Post-operative instructions following Carpal Tunnel Release

First 48 hours

  • Keep the hand elevated
  • Move the fingers and thumb, elbow and shoulder as much as possible
  • The local anaesthetic will wear off a few hours after the operation and you may experience some discomfort. Take simple painkillers such as paracetamol if required.
  • Use the hand for simple every day activities.

48 hours post-operation

  • Unwrap the crepe and wool bandages.
  • The dressing stuck to the skin can be replaced. Suitable dressings will be supplied by the hospital
  • Continue to keep the hand dry
  • Keep the fingers moving and use the hand as symptoms allow
  • You can start driving as soon as you feel safe and comfortable to do so.

12 to 14 days post-operation

  • The sutures used to close the wound will need to be removed. This will either be by the nurse at your GP surgery or at the hospital.
  • Once the sutures have been removed you can wash the hand normally
  • Start massage the scar with a moisturising cream such as E45 3 times a day.

Potential complications and expected recovery

  • Use of the hand steadily increases. Most people are back doing all their normal activities by 6 weeks after the operation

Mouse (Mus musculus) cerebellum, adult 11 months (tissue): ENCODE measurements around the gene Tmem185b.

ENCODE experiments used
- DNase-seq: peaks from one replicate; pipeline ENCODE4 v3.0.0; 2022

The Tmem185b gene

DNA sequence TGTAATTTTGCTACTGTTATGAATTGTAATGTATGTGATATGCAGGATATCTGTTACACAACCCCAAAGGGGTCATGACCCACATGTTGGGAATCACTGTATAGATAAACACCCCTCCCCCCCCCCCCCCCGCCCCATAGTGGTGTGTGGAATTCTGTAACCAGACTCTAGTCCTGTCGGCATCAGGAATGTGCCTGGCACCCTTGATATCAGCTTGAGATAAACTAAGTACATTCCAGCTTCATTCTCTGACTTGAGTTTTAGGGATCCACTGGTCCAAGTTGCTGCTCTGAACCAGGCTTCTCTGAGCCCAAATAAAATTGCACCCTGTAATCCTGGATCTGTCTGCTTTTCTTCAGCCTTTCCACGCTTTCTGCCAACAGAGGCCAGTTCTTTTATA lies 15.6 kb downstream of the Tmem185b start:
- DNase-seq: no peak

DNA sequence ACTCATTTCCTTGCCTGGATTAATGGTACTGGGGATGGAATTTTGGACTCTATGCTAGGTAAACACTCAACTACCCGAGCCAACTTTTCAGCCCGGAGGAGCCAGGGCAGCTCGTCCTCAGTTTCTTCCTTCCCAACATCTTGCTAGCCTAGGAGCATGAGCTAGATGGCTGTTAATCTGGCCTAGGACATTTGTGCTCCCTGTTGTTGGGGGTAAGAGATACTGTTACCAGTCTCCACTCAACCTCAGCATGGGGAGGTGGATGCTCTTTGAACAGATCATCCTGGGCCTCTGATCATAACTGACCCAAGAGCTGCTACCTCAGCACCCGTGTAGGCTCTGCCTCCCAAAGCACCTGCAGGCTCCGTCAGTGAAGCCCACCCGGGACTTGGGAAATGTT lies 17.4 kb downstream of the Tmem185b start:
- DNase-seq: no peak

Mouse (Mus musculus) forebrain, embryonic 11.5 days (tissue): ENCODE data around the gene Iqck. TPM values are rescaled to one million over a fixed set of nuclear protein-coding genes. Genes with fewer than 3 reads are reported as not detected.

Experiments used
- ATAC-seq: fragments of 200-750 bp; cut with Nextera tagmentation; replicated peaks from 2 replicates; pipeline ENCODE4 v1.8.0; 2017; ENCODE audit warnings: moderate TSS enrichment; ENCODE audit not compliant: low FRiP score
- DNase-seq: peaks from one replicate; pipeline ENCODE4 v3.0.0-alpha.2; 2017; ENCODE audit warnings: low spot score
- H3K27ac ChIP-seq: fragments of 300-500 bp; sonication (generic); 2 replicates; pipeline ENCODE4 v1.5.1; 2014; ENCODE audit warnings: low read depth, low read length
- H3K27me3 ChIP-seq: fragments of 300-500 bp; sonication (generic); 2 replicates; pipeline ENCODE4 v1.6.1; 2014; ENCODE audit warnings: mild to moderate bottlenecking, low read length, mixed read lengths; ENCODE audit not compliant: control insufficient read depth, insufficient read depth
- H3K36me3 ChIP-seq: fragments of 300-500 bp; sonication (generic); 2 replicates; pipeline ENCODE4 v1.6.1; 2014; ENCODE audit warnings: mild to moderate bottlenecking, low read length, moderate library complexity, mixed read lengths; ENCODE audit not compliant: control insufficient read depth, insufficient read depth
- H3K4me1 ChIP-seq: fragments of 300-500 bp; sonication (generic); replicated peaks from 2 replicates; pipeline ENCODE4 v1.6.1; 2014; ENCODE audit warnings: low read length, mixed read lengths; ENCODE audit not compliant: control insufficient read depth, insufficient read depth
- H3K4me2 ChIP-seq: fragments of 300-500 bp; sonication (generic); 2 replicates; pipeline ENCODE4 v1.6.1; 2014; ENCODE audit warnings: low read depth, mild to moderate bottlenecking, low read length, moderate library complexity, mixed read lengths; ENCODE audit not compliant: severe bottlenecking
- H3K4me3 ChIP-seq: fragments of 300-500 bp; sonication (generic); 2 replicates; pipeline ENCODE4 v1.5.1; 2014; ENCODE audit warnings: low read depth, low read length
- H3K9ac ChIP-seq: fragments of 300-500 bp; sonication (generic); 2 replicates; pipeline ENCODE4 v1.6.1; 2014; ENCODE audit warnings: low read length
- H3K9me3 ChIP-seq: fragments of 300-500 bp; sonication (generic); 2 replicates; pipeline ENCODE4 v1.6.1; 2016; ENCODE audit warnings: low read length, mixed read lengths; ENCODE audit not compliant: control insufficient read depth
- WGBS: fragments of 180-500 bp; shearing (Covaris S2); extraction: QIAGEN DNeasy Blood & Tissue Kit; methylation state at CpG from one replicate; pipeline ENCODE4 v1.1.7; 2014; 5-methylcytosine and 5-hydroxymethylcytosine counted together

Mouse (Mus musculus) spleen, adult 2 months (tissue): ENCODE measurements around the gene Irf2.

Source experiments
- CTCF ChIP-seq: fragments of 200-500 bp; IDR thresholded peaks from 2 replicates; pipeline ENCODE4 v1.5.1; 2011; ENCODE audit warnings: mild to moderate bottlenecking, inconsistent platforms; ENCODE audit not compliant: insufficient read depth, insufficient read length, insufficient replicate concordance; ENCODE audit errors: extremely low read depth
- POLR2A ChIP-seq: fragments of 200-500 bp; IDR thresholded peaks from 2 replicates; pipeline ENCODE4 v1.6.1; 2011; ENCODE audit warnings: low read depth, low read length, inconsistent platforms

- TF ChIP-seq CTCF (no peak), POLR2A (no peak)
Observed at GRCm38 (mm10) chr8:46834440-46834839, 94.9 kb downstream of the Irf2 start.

• If there was constant numbness of your fingers before the operation then the sensation can take several months to recover, and recovery cannot be guaranteed.
  • There is a small risk of a wound infection. If this occurs there will be swelling, redness and possibly discharge from the wound. If this occurs it will usually settle with a course of antibiotics.
  • The scar can be tender. Massaging it once the sutures have been removed helps with this.
  • There is a small risk of damage to small nerve branches, which can leave a numb patch of skin in the palm or very rarely weakness of the muscles which move the thumb.
  • Any intermittent carpal tunnel symptoms usually resolve very quickly after the operation, but as for any operation there is not a 100% success rate.
  • Some patients will develop a condition called complex regional pain syndrome after their carpal tunnel release. The severity of symptoms and how long they last is variable, but can affect about 1 in 20. When severe the hand is painful, stiff, hypersensitive, and may be swollen, sweaty, hot and blotchy.

What does the procedure involve? A tourniquet will be inflated to improve visualisation. Two small (1cm) incisions will then be made on either side of the kneecap, one for the camera and one for any surgical instruments. Sometimes extra incisions are needed above the kneecap, particularly in more complicated cases (Ligament reconstruction). A full keyhole (arthroscopic) assessment of your knee joint will then be carried out to confirm the damage and evaluate the knee fully. Pictures of the knee are taken  and we can go through these at the follow-up clinic appointment.

What are the chances of an improvement in my symptoms: Knee arthroscopy is a safe and effective operation for improving mechanical symptoms (catching, clicking, locking and giving way) and pain associated with damage to the knee soft tissues. When your knee has painful arthritis (complete loss of cartilage with underlying bone pain) then arthroscopy will not be successful as further trimming of the soft tissues can make the situation worse.